Two years ago, I wrote about the “coming of age,” if you will, of service by electronic means.  Well, the idea just hit the bigtime with service on Wikileaks via Twitter.

Setting aside questions about properly identified defendants (read: properly named entities and individuals associated with them), his one seems to fit squarely with a Rule 4(f)(3) alternative.  That is, the legality of it seems okay.

If Wikileaks has an address, it seems for the moment that company HQ is inside the Ecuadorian Embassy in London– a mere 20 miles from me as I write this.*  This could mean either of two governing regimes controls: the Hague Service Convention or Rule 4 alone.

If the Embassy is viewed as Ecuador’s sovereign territory, no mandatory treaty governs manner of service.  If it’s not (and the UK apparently takes this view), Hague channels just aren’t tenable.  No process server is getting in the gate, and neither is an English judicial official.  Mail is silly to even contemplate, whether sent from the clerk or from the UK Central Authority– it’s a non-starter to think Julian Assange is going to sign for a FedEx delivery from either.  (UK service under Article 5 is usually mailed.)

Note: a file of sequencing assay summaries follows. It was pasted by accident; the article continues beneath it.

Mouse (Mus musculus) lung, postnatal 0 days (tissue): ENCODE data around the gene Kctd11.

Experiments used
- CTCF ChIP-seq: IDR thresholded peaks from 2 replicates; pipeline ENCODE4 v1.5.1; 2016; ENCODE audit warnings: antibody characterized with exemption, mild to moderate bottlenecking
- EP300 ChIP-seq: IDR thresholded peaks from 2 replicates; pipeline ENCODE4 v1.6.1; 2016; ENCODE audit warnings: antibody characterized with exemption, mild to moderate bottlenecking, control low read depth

So, what’s a court to do?  Authorize an alternative means that, under the circumstances, is reasonably calculated to put a defendant on notice of a claim against it– and offers an opportunity to defend.**

That’s the constitutional standard, and it seems to have been met here.

Now let the substantive arguments begin.  (There are some whoppers to come.)


* My last dispatch from England this trip… ironically a trip to discuss Hague service with colleagues from the UK and the US.  I write this from a bus on the way to Heathrow.

** See Mullane v. Central Hanover Bank & Trust Co., 339 U.S. 306 (1950) for the full discussion.